ADDRESSING THE LEAKY PIPELINE: THE ROLE OF EXTERNAL AND INTERNAL DECISION-MAKERS

Date

2023-01-02

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Abstract

Admission to graduate school, a pathway to professional careers in many fields, has been comparatively elusive for minorities seeking to enter STEM fields. This research examines how external (graduate programs and administrations) and internal (graduate school applicants) decision-makers contribute to or mitigate the underrepresentation of minorities in academia. First, I use social role and lack of fit theory to explain why graduate programs and administrations may accept minorities, specifically Black and Hispanic applicants, at lower rates than White applicants. Second, using homophily theory, I investigate if this issue can be circumvented by the representation of minority students who are currently in the program. I propose that minority applicants are more likely to apply and attend a program as the representation of minority students in the program increases. In addition to this, I explore if homophily plays a stronger role in a minority’s decision to attend than apply- something that has not been examined in previous studies. I test these models using multilevel modeling and linear regression in R with data from 10,745 graduate school applications submitted to STEM programs at an R1 university between 2015 and 2020. I find that Black applicants are selected at a lower rate than White applicants. However, I do not find that the representation of current Black and Hispanic students predicts the representation of Black and Hispanic students in the following application pool and cohort. Based on my findings, I provide admission committees with practical solutions to address underrepresentation in graduate student cohorts.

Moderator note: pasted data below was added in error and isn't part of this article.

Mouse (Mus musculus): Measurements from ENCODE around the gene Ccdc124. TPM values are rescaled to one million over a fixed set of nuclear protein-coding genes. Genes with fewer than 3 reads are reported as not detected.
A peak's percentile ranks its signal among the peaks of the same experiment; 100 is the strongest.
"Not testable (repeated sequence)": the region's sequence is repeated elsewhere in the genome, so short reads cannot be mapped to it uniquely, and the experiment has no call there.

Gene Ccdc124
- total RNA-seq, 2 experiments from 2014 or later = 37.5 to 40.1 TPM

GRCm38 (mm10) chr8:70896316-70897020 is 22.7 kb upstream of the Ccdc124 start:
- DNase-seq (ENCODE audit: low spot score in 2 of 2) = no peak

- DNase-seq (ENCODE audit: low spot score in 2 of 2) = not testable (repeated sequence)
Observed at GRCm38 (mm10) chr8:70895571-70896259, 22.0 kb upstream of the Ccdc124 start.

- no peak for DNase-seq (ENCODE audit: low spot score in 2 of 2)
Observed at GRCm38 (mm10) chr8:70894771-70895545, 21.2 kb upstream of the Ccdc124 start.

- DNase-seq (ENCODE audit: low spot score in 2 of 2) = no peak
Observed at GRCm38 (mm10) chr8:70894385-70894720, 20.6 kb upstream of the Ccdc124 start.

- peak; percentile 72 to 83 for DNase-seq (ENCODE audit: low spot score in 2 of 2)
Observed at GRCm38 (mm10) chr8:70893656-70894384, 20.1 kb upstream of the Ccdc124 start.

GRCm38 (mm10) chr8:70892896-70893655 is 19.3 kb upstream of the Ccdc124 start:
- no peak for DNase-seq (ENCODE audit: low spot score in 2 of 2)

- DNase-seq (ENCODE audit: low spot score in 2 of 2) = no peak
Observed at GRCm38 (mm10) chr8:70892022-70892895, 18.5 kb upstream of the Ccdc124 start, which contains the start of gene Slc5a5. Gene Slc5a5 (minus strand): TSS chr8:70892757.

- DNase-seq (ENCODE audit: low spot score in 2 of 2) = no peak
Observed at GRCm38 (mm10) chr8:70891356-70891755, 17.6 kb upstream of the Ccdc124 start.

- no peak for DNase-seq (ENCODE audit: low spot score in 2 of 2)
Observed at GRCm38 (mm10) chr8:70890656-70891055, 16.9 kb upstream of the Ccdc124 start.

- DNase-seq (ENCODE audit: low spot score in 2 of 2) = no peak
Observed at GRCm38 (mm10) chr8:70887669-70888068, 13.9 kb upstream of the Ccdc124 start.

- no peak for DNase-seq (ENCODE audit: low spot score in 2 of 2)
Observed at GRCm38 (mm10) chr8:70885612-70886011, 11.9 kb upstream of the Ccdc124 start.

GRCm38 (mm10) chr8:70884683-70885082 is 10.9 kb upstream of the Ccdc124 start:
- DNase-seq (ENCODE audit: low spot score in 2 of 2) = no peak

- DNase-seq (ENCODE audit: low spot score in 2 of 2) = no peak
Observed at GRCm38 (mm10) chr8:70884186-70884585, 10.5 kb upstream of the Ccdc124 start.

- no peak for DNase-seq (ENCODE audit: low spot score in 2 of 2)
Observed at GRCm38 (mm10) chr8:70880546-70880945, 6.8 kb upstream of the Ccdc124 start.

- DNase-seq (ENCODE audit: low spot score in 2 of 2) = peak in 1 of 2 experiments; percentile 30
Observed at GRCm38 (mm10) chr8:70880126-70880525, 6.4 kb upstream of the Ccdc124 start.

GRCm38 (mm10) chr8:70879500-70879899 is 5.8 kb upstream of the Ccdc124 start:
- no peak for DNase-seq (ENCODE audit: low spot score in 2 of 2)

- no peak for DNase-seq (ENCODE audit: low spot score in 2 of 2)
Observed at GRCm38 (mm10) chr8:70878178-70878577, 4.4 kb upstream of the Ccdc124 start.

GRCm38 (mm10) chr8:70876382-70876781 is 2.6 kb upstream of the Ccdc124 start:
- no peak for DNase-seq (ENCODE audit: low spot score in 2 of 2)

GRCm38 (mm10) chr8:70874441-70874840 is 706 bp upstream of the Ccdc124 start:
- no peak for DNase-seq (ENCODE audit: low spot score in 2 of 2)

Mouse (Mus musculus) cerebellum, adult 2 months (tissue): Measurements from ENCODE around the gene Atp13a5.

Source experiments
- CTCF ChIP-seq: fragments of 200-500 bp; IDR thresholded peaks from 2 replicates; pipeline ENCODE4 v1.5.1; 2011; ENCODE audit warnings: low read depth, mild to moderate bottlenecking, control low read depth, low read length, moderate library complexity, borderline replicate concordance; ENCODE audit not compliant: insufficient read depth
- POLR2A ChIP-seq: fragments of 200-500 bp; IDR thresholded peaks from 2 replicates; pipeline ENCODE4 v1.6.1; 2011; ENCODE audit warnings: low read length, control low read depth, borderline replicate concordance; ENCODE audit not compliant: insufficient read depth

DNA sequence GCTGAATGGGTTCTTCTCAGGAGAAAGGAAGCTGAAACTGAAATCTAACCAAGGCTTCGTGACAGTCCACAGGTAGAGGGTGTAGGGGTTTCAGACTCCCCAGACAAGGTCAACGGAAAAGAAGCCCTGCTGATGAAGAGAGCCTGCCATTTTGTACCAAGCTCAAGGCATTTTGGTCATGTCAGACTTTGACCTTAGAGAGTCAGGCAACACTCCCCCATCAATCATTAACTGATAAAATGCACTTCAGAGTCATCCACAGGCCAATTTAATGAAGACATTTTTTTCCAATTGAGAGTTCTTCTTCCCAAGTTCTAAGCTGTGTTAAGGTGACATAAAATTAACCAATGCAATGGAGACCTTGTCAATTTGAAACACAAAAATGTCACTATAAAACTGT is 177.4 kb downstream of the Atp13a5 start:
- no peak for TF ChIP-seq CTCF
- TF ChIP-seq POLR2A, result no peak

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Keywords

Diversity, Admissions

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